Donor stem cells can be used to treat life-threatening conditions such as leukemia and lymphoma, as well as sickle-cell anemia, Jacoub says. They can also help people with bone-marrow failure syndromes such as aplastic anemia — a condition in which a person’s body stops producing blood cells — as well as help treat children born with severe immune system deficiencies, Qazilbash says.
West never received information about the person she donated bone marrow to, other than the fact that the patient was a man. She doesn’t know how he fared after the donation, but learned that he struggled with graft-versus-host disease, a complication that can occur after a stem-cell or bone-marrow transplant. “It’s fairly common for people to have it and move forward, but I’ve never found out how he ultimately ended up,” she says.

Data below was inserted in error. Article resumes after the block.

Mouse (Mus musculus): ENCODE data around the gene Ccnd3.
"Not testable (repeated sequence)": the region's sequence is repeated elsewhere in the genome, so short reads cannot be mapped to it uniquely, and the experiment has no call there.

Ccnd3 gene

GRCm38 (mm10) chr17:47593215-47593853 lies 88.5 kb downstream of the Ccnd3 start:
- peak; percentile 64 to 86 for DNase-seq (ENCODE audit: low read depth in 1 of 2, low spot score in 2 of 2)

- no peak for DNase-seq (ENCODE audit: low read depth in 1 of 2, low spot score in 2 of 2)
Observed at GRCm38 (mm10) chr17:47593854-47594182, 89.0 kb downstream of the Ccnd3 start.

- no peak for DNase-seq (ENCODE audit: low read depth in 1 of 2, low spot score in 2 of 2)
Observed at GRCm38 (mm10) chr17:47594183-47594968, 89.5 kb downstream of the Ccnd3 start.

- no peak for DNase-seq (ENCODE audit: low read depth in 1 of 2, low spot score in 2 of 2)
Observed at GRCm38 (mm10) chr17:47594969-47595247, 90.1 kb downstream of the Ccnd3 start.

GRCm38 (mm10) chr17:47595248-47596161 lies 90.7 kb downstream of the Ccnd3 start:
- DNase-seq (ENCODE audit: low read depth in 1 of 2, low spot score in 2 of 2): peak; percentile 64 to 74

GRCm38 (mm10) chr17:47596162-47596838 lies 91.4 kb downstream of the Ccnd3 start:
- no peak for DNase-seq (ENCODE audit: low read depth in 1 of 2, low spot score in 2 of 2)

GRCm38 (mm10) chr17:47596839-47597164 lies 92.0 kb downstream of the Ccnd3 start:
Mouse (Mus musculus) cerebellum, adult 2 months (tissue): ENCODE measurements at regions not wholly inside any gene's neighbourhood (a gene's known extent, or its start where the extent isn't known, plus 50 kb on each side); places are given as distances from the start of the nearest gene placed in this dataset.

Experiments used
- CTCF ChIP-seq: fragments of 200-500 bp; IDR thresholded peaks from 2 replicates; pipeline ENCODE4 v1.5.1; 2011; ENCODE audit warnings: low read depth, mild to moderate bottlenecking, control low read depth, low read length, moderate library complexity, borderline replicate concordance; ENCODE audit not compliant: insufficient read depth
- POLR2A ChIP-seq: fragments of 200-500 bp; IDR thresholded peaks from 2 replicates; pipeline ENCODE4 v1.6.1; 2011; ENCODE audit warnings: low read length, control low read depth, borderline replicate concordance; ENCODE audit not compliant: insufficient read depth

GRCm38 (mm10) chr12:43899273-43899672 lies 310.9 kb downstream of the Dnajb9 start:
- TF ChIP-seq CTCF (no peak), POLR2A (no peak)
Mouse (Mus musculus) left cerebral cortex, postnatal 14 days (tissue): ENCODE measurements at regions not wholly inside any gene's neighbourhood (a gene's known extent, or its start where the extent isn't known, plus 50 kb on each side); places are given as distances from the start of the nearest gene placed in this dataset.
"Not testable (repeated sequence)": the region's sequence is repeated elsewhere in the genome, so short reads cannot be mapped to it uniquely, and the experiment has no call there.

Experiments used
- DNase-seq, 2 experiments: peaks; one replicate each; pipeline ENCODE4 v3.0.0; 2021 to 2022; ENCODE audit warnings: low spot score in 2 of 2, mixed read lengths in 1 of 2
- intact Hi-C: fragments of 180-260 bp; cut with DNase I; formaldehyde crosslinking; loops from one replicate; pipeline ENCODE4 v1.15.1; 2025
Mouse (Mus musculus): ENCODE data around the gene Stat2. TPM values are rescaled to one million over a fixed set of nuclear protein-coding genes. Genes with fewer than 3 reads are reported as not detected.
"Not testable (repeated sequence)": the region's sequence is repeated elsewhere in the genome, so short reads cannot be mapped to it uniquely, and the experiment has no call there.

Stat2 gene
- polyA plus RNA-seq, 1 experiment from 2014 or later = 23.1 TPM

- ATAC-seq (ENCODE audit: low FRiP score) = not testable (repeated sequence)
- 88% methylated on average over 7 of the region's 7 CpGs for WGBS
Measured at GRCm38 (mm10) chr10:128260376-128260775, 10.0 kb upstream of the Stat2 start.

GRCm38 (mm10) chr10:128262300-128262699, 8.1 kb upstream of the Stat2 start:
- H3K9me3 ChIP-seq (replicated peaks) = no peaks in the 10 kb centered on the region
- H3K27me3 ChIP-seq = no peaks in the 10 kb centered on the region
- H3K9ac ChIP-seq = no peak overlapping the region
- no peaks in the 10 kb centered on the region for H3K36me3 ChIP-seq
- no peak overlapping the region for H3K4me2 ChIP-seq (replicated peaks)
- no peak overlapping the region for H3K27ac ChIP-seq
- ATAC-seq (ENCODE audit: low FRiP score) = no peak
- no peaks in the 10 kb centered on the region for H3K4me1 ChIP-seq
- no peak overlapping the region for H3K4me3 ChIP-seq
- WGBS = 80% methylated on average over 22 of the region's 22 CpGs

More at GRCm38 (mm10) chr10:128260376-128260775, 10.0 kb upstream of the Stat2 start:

West was so moved by her experience that she eventually joined the board of Be the Match, and now urges others to become bone-marrow donors. “You always think about what you would want someone to do for you or your family member,” she says, noting that she’s still on the registry and would donate again if there was a need.
Of course, blood and needles are involved, which can scare some people off, but West says it’s worth it in the end. “In order to do something heroic, you have to overcome some discomfort and some trepidations,” she said.
To find out more about becoming a bone-marrow donor, please visit BeTheMatch.org.
Five Oscars Beauty Launches You Need to Know About
Janelle Monáe $750 Headband Led the Pack of Stunning Oscars Hair Accessories
The $15 Product Behind Taraji P. Henson’s Amazing Glow at 2017 Oscars